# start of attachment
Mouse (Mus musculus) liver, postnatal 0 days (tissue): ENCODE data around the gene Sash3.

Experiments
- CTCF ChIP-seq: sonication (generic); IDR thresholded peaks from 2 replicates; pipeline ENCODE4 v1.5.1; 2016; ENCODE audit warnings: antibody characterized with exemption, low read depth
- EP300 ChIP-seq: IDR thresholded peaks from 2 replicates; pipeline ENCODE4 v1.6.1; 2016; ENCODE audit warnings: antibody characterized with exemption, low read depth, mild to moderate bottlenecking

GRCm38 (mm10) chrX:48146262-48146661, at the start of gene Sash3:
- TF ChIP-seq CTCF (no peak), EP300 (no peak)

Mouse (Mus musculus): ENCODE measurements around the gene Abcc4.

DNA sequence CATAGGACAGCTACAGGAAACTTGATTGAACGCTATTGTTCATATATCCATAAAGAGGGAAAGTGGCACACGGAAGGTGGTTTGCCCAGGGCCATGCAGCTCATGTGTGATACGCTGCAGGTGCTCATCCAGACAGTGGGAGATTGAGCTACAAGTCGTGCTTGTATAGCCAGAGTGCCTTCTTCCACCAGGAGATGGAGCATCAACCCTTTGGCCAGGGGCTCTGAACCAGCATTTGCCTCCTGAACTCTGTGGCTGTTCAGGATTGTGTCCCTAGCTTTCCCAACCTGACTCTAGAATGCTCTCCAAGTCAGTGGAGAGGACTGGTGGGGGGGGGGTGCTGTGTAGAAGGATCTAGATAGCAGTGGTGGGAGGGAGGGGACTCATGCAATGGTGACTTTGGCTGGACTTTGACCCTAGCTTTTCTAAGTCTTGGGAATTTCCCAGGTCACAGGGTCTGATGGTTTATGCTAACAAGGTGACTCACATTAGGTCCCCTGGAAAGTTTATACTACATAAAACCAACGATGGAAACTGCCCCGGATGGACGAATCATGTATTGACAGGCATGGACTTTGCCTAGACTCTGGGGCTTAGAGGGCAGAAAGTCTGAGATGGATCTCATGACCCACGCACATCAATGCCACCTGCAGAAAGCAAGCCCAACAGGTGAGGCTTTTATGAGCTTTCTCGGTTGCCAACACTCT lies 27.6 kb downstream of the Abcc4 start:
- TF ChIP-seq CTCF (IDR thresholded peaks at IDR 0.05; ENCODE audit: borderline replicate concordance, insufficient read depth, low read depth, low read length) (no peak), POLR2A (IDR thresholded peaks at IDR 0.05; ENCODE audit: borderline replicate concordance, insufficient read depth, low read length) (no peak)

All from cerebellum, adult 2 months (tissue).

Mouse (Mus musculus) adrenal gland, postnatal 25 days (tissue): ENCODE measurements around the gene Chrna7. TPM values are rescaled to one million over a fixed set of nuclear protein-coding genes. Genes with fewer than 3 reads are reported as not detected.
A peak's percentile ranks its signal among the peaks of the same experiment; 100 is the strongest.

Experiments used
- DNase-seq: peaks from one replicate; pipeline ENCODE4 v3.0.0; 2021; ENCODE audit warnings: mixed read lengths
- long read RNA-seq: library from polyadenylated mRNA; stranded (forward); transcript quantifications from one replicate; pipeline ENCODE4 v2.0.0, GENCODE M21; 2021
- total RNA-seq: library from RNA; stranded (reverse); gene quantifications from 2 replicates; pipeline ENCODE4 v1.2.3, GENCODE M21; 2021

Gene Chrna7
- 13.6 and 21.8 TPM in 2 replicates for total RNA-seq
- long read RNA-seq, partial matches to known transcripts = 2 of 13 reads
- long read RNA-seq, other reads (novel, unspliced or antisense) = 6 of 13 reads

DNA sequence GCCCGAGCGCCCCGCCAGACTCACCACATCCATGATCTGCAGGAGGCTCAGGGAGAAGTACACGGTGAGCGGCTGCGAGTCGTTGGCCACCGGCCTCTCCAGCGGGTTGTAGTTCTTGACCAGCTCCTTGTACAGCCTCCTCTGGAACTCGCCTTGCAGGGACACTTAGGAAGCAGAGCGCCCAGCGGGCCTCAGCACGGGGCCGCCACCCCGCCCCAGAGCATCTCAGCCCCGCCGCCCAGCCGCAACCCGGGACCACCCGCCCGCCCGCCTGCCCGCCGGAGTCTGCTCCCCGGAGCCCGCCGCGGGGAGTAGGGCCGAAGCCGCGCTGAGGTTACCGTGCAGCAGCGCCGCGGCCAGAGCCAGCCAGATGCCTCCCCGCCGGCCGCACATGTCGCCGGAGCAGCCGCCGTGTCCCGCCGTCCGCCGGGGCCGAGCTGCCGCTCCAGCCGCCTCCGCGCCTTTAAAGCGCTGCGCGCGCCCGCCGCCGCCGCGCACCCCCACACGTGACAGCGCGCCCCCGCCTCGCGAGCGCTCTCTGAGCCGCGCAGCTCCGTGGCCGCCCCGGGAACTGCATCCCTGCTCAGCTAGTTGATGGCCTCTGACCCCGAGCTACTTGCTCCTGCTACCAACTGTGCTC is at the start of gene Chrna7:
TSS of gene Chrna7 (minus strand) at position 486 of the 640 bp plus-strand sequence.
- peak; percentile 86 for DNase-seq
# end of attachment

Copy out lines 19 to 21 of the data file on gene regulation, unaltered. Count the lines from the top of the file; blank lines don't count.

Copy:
- long read RNA-seq, partial matches to known transcripts = 2 of 13 reads
- long read RNA-seq, other reads (novel, unspliced or antisense) = 6 of 13 reads

DNA sequence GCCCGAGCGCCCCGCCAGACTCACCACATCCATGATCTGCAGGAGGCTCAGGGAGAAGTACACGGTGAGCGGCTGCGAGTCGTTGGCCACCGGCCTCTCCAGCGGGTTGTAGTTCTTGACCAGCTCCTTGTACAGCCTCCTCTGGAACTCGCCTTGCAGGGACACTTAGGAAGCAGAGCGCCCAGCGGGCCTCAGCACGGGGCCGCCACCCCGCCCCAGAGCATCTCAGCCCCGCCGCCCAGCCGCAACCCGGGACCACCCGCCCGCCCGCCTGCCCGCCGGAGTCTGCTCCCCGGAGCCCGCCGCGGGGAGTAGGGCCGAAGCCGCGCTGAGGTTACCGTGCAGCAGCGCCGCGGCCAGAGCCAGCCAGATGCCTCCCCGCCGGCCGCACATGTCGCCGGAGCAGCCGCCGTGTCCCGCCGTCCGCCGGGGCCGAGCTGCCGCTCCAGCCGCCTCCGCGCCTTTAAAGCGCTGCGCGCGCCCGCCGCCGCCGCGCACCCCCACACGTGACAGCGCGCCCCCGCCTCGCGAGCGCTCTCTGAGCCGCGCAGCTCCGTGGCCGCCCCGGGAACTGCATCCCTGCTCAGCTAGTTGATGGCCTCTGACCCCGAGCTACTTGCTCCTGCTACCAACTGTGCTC is at the start of gene Chrna7: